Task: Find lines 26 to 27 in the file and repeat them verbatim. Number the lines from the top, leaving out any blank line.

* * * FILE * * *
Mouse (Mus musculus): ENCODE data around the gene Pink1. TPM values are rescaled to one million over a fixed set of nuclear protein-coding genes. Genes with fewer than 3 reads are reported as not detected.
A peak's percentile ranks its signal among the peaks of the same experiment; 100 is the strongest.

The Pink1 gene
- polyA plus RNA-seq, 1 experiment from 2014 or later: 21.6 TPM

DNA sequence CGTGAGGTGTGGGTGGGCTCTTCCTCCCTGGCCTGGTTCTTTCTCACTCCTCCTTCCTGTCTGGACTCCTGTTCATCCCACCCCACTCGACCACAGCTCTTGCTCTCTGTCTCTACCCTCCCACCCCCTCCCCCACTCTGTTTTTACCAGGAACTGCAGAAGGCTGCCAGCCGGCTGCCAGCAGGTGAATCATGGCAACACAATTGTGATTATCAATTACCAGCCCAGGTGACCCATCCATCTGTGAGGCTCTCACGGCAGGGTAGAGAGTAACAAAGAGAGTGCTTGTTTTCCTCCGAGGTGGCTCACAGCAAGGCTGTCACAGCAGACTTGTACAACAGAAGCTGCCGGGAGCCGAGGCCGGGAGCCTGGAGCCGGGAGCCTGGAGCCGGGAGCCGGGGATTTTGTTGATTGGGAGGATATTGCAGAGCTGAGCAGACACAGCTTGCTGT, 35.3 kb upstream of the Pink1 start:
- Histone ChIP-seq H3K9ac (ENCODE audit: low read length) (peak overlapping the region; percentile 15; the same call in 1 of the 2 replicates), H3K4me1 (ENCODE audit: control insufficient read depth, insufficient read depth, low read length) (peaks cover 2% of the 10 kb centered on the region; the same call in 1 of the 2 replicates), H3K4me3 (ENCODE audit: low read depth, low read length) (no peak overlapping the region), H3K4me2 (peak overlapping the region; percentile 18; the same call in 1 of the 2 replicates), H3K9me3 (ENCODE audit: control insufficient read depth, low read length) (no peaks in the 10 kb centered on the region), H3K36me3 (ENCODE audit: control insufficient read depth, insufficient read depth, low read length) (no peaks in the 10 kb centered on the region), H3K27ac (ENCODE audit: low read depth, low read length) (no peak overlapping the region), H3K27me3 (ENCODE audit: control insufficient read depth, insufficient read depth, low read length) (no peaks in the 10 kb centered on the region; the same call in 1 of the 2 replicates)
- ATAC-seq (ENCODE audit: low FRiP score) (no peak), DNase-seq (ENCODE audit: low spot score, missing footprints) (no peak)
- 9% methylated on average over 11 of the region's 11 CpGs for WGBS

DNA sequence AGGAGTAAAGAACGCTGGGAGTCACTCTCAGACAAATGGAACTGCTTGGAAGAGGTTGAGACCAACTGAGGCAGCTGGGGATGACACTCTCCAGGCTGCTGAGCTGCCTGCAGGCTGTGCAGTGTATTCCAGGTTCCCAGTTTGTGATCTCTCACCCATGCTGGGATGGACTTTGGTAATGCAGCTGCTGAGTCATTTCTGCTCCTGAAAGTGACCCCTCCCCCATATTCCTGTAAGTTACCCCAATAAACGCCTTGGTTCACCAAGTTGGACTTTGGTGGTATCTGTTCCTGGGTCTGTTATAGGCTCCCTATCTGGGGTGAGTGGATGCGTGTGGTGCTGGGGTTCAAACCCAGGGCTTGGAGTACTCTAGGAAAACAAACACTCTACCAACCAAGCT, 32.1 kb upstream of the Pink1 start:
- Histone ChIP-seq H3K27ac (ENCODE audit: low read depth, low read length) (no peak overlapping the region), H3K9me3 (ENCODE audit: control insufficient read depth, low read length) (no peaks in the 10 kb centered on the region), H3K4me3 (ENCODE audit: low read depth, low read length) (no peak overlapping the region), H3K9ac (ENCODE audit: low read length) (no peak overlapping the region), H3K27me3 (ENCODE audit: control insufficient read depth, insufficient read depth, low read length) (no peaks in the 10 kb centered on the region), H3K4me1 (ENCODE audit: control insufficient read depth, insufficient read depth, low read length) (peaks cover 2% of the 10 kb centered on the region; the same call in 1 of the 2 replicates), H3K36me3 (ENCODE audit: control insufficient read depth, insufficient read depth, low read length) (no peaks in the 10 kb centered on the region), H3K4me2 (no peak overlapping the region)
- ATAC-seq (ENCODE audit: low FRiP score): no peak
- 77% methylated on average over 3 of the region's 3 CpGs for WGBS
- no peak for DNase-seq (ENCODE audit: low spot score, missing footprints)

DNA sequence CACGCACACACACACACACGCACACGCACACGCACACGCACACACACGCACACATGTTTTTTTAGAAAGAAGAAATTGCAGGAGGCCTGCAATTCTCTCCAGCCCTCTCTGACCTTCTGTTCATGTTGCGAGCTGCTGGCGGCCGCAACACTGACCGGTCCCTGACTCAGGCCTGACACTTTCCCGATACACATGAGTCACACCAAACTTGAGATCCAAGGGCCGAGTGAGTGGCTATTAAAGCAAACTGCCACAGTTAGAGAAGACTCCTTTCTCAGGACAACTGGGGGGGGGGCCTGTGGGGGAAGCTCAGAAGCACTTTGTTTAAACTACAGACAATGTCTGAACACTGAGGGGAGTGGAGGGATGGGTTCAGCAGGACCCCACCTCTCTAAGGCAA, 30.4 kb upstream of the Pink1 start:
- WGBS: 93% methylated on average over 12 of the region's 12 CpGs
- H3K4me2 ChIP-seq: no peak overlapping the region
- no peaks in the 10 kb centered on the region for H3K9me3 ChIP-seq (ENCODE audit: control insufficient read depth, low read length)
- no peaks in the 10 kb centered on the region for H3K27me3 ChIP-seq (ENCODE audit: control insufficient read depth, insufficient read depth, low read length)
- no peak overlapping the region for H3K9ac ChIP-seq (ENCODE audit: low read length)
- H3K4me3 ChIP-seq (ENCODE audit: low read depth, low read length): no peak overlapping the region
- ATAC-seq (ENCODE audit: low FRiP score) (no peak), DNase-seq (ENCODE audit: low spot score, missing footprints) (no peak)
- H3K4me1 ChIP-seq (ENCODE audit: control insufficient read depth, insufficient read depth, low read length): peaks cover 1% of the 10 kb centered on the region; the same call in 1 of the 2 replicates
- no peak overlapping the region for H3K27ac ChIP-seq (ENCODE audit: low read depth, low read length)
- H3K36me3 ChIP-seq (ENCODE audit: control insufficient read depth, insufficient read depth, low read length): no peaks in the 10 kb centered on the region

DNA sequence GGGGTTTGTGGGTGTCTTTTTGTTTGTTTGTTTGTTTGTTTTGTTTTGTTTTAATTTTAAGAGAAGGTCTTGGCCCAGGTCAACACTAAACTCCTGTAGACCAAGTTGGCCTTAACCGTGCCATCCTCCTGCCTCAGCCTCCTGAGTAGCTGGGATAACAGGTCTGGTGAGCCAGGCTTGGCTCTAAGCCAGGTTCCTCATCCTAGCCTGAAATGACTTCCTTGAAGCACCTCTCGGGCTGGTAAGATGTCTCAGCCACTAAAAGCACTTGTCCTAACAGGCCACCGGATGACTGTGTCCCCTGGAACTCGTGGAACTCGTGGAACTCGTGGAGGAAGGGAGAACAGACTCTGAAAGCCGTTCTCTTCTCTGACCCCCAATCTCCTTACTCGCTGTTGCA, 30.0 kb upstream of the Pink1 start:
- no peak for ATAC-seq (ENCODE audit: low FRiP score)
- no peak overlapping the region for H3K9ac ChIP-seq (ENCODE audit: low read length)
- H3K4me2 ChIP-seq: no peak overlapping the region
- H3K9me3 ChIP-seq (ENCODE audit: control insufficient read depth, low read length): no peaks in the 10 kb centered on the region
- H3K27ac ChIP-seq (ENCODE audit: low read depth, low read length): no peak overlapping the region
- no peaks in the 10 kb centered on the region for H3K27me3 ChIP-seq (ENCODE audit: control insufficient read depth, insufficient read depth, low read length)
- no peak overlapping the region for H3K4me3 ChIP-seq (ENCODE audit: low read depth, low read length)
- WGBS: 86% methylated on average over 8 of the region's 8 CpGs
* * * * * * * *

- no peak for ATAC-seq (ENCODE audit: low FRiP score)
- no peak overlapping the region for H3K9ac ChIP-seq (ENCODE audit: low read length)